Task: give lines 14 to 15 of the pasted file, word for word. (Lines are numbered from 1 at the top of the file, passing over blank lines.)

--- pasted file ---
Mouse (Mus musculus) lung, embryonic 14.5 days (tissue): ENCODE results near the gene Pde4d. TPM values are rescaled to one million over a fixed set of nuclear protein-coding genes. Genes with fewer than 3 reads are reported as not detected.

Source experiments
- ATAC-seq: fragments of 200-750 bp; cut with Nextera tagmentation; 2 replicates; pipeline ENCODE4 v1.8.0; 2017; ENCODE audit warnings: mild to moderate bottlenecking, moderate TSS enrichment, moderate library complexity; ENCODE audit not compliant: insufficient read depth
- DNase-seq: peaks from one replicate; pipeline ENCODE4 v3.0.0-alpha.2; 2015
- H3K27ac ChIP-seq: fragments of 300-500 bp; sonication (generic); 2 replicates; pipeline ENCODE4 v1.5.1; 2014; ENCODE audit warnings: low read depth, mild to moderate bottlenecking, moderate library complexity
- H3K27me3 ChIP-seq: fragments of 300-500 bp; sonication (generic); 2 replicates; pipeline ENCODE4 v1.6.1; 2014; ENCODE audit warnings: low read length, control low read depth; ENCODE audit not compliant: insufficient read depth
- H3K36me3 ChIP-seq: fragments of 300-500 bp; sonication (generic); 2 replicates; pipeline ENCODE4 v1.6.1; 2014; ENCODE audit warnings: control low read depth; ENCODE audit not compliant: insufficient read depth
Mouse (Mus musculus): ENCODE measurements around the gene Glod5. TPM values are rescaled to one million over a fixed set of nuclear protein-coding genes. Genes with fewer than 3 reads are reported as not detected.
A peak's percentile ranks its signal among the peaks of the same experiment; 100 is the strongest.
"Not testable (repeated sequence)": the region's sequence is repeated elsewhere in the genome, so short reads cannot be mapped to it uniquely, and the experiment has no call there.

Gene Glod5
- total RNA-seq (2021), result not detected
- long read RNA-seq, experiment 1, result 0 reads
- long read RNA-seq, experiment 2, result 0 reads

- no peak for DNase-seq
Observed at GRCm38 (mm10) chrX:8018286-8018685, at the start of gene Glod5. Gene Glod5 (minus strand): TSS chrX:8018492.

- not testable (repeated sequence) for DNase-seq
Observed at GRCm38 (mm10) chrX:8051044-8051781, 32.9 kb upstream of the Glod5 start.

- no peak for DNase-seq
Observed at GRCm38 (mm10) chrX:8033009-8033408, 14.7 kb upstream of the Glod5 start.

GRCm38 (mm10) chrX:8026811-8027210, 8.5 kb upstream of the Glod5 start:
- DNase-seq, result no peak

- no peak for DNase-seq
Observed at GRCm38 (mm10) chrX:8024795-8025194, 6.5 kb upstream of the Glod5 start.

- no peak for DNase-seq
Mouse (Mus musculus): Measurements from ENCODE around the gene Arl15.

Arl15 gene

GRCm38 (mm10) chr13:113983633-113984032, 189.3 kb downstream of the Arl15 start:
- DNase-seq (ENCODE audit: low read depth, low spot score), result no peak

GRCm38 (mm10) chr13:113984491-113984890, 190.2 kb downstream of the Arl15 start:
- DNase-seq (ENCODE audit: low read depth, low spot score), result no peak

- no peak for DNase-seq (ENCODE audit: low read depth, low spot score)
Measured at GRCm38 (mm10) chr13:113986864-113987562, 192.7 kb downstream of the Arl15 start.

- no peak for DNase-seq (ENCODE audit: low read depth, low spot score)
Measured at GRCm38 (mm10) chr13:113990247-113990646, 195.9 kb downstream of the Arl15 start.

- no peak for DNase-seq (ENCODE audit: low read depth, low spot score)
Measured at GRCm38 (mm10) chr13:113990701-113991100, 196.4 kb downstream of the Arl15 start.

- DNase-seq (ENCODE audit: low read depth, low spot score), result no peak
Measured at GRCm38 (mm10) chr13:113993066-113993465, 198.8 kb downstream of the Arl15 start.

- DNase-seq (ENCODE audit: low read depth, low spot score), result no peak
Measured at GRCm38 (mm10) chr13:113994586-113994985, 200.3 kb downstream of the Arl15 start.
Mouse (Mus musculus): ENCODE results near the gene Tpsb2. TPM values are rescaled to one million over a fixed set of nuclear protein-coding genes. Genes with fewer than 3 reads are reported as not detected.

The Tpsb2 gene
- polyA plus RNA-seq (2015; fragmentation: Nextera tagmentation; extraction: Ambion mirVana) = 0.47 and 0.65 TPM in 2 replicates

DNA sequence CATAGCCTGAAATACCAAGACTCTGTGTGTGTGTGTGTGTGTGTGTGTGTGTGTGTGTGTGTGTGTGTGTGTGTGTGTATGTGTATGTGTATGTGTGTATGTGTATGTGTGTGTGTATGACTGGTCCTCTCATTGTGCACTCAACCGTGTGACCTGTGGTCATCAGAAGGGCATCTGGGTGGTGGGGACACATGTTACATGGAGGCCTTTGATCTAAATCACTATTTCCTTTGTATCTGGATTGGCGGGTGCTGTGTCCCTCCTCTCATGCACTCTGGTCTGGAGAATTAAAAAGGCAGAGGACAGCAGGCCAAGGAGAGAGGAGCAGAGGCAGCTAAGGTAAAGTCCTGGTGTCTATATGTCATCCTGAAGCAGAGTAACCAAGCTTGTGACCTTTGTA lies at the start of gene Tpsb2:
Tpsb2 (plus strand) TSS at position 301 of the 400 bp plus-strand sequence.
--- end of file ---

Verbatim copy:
- long read RNA-seq, experiment 2, result 0 reads

- no peak for DNase-seq